Sweden is well developed in the retail market. The market is active and has seen an increasing number of retailers entering the market over recent years.

E-commerce has developed rapidly recently, the main contributing factors are the high level of internet penetration, high levels of credit and debit card usage, long distances and rising levels of confidence in security.

It is possible to enter the Swedish retail market direct, though many also franchise and enter via concessions/shop-in-shops.

There are no restrictions on foreign companies either buying or renting property in Sweden.  It is generally believed that the Swedish lease structure is more orientated toward tenant than landlord. The tenancy security is strong and the tenant has right to renewal at the lease end.

Although it is possible to occupy a new building within a few weeks, it is more realistic to expect that on average it will take 6-9 months from initializing the property search to taking occupation of an existing property.  This includes time for considering location options, the identification of buildings or sites, negotiating leasehold or freehold terms and drafting of the appropriate legal documentation.


New Entrants to the Market

AsicsBurberryPolo Ralph LaurenClub MonacoHollister

Lease TermsNormally 3 or 5 years, but can be longer and this applies to all sectors. However, lease terms sometimes longer during the first term, in particular if the let area is large. Leases quoted in SKr per sq m per year. No break options on short leases, but more common on those of over 5 years.
Rental PaymentQuarterly in advance or sometimes monthly in advance. A turnover indexation may be applied, and this is becoming more commonplace, especially for anchor tenants in shopping centres. A security deposit of up to 6 months rent is required. Premiums are commonplace in the retail sector. Premiums/key money payable in practice only for prime high street retail pitches.
Rent ReviewRents are usually indexed according to the Consumer Price Index (KPI). Commercial leases are automatically renewed at the end of the lease term (usually 3 or 5 years at a time). Following the termination of a commercial lease by the landlord, the tenant is entitled to compensation, unless the landlord can provide other premises for lease or certain other circumstances (such as the tenant's misconduct) are at hand. Therefore, the Tenant always has a so called “indirect” security of tenure. Effectively there is no review within Swedish leases. The lease will generally contain an annual index linked clause, but at no time during the term of the lease does a rent review take place. The rent is reviewed to market rent at the end of the lease by negotiation with the landlord and tenant.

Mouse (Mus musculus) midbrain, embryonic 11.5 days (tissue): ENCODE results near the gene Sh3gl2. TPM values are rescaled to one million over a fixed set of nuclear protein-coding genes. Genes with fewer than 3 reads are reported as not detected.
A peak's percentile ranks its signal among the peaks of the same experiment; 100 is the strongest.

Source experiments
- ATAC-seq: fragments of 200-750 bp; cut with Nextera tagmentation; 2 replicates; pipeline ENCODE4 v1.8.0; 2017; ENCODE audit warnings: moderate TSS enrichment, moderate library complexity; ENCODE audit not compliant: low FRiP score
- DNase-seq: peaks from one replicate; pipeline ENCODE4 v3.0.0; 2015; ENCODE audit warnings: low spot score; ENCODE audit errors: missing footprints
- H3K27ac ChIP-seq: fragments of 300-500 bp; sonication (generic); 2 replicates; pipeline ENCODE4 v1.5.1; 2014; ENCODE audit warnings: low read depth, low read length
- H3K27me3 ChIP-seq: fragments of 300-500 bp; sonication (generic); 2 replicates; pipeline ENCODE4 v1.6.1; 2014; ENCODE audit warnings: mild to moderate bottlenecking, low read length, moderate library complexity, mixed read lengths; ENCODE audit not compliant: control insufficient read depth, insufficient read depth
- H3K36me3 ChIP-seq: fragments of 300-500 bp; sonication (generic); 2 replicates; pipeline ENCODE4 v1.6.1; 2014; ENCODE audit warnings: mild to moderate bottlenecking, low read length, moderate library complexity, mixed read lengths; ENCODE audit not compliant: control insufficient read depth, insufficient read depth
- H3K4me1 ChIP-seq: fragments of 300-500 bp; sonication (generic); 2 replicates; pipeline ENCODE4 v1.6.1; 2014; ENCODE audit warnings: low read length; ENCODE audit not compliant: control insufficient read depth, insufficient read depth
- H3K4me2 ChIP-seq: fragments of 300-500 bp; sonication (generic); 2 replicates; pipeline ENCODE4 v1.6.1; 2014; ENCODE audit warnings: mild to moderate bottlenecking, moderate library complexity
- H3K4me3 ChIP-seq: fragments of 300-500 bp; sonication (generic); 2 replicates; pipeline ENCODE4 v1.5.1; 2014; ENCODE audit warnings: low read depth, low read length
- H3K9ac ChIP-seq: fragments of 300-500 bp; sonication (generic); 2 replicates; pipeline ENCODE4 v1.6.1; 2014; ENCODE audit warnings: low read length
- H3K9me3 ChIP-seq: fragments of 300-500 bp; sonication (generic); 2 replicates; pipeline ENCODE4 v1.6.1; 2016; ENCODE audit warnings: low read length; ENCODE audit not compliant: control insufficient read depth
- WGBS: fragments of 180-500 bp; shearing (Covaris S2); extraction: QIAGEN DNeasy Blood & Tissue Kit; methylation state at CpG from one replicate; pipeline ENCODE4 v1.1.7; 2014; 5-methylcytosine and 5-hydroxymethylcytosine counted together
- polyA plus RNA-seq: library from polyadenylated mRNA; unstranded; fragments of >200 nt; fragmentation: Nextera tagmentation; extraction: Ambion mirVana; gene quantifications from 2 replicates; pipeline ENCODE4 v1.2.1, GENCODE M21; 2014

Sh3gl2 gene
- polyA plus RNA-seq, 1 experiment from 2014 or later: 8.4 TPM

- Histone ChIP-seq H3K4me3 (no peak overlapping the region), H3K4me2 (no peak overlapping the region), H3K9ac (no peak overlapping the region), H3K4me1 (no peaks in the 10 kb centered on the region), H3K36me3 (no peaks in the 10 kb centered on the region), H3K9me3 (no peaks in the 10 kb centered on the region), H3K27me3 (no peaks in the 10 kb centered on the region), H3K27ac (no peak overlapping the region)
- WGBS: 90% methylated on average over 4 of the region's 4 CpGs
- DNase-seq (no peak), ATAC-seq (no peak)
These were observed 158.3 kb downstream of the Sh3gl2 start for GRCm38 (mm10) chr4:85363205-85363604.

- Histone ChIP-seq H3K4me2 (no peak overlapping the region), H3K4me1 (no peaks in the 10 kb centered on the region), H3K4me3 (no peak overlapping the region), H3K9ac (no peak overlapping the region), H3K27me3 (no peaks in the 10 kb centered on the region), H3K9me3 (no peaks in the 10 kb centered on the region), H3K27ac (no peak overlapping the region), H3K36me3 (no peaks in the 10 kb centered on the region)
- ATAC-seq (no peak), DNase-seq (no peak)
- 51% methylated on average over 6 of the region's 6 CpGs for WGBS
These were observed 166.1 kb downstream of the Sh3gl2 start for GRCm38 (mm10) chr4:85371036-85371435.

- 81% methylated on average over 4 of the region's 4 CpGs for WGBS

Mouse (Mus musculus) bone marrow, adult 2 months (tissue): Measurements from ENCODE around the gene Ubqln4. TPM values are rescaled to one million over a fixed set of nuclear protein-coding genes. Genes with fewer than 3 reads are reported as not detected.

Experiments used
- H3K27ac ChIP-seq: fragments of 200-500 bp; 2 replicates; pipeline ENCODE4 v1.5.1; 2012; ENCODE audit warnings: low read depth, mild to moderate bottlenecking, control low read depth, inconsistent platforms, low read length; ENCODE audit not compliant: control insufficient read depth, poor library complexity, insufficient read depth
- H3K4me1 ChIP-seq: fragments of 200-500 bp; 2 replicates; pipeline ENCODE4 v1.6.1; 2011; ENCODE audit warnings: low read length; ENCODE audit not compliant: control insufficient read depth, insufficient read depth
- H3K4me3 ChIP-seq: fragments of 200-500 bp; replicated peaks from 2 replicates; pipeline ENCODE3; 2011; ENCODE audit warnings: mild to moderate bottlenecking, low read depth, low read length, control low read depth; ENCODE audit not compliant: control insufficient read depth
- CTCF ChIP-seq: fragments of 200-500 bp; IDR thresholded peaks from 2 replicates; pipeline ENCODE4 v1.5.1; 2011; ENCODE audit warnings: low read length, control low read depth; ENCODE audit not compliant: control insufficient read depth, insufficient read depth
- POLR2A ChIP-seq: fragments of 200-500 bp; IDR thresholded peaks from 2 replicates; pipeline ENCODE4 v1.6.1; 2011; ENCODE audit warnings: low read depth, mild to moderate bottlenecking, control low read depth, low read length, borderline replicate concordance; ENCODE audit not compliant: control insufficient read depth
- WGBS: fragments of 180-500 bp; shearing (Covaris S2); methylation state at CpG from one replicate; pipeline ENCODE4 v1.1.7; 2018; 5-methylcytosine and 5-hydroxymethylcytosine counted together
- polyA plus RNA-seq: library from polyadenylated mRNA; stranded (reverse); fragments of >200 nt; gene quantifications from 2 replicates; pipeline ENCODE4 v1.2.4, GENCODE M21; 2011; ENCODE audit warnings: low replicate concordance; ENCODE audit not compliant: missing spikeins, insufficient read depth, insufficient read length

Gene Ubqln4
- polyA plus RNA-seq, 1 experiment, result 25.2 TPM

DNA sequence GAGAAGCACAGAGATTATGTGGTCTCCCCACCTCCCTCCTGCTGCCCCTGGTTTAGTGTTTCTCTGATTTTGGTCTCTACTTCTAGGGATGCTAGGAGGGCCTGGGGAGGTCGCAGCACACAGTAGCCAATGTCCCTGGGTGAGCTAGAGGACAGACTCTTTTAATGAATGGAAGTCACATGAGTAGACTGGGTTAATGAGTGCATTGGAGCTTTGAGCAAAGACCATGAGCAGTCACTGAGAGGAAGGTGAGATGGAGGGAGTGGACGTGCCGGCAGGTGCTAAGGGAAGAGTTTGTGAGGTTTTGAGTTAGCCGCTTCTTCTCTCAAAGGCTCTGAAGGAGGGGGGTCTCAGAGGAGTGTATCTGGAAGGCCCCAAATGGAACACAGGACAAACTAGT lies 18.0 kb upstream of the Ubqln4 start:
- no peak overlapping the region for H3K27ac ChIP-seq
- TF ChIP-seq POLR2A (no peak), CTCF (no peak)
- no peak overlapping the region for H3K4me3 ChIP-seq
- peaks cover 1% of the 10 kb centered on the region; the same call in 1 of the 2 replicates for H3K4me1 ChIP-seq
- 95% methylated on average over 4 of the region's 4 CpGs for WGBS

Service Charges, Repairs and Insurance Both internal and external repairs are usually covered by the tenant’s rent. Normally, other than charges for heating & cooling, there are no extra service charges in Swedish commercial leases, apart from in shopping centres. Insurance is always covered by the landlord, only the tenants own insurance to be paid by the tenant.
Property Taxes and other costs National Government tax ‘Fastighetsskatt’ is paid at the start of a lease and then every year. It is based on a percentage of the freehold taxable value calculated by the local authority. This is billed to the landlord, who then charges it back to the tenant, based on a floor area occupied ratio basis. This tax will usually amount to around 10% of the annual rent. VAT of 25% payable on rent.
Disposal of a LeaseAssignment/Sub-letting is allowed according to Swedish law. Early termination only by break clause. The tenant normally has to leave the premises in the same conditions as it were when they took possession.
Valuation MethodsFloor space is measured basically on a ‘gross internal area’ basis, however, some differences to RICS standards. Refer to SS 021053 Svensk Standard, SIS Swedish Institute for Standards Authority. No standard practice of zoning.
LegislationRefer to Swedish Law, Hyreslagen, Jordabalken. The majority of landlords use the standard lease that was developed by the Swedish Owner’s Association. The lease contract is legally binding.